At the last marshaled point at Macetown we caught a glimpse of the mens team in front of us – just 2-3 minutes ahead. This spurred us into action. From here we knew we did about an hour 20 to the finish last time and it would be close for us to break 8 hours if we did that. Each corner we came around we scanned the distance for the other team but couldn’t see them and wondered if they had pulled up somewhere. We plugged on going as hard as we could. At about 7 kms to go our course met up with the main Motatapu Marathon course for mountain bikers, runners and walkers. At this point we had 36 minutes to get home and last year this section took 37. Doh! From here it is pretty much drawing on all your energy left but mainly its a head game, using the large number of walkers we were passing as fuel to keep going. Mountain bikers come racing past pretty close and as you dodge the walkers and avoid these bikers while trying to keep the shortest line on the track and keep moving forward, it’s a fine line. We were balls out and keen as to break that 8 hour mark!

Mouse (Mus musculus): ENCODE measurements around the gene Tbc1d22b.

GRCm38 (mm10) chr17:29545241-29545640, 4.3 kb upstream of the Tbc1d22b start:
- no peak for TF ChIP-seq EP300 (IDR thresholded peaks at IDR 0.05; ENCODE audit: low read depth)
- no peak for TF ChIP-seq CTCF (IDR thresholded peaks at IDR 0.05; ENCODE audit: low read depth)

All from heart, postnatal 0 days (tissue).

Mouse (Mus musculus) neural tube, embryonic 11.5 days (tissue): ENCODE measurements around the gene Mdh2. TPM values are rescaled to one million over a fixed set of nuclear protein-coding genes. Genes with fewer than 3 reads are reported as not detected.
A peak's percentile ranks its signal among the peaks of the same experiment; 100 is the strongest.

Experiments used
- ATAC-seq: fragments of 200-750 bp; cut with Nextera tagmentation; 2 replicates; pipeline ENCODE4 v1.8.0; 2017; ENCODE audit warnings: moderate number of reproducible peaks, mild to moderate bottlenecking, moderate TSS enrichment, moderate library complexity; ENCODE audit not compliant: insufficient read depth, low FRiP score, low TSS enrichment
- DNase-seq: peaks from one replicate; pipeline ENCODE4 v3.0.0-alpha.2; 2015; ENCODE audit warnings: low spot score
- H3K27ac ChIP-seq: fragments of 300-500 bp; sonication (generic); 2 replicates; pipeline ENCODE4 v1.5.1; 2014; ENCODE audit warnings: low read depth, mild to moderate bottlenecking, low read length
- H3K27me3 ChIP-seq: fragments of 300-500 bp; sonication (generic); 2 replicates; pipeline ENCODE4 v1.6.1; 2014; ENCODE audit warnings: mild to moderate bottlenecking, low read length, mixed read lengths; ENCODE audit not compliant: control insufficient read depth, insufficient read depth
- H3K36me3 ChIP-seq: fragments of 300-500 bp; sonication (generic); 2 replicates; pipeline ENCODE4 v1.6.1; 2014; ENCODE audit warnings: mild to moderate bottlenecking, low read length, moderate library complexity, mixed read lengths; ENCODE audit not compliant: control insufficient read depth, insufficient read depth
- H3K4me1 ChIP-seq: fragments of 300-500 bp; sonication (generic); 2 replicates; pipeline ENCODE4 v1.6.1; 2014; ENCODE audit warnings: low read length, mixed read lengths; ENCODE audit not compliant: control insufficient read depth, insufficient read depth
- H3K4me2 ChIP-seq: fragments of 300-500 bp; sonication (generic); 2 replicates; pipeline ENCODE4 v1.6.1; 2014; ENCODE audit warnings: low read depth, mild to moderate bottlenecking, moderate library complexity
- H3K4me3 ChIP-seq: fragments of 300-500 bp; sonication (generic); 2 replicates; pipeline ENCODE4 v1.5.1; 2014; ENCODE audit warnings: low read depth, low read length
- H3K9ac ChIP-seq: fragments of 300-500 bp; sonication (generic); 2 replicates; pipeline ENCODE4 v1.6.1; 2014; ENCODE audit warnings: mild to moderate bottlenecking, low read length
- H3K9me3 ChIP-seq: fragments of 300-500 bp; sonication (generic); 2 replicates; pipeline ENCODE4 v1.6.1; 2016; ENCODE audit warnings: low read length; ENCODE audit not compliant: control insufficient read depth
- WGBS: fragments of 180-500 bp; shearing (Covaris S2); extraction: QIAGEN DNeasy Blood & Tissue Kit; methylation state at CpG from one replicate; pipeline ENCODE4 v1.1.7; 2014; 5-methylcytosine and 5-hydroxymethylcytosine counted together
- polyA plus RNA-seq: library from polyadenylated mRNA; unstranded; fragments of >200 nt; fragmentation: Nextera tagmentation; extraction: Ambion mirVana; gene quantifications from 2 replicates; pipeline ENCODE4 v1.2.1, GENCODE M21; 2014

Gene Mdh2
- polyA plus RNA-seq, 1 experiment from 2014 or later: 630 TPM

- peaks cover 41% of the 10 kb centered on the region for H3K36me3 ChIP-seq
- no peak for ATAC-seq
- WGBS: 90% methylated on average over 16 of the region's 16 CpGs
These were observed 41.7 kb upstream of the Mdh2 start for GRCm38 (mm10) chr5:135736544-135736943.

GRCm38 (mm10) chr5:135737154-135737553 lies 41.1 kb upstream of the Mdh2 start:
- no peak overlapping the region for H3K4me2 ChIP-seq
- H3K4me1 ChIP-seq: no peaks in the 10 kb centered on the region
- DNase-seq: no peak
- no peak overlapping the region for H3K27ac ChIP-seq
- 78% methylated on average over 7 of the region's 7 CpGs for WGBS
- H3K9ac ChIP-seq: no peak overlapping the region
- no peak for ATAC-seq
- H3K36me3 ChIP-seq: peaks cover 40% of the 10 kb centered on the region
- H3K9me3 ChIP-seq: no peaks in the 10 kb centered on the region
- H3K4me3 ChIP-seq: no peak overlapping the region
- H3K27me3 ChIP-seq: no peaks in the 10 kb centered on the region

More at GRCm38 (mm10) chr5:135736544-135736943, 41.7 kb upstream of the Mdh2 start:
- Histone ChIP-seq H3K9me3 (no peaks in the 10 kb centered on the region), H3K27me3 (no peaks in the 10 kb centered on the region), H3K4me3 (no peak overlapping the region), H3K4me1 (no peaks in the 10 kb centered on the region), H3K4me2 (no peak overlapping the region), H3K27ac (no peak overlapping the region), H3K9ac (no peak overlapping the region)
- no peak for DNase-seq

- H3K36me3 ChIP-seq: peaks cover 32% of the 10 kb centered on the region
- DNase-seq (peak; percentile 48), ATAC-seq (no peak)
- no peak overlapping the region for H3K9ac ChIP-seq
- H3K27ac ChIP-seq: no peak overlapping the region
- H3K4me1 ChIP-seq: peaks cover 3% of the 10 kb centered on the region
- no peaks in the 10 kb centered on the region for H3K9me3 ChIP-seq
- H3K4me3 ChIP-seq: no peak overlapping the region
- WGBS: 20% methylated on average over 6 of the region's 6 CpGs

At 2km to go you start getting into some river crossings. The river was much wider so these crossings are energy sapping. At the same time you have to dodge mountain bikers who have fallen off as they try to ride or are struggling to carry their bikes across the river. We knew roughly how many there were and as we counted them the magic 8 hour mark got closer and closer. As we bounded through the last crossing, our bodies seemingly forgetting the hours of punishment from earlier in the day, we glimpsed the finish chute and had another surge. Crowds cheered and the odd go Shaun (which Phil was gutted about given he is the local!) as we rounded the bend and into the finish. 8:01:49…never mind.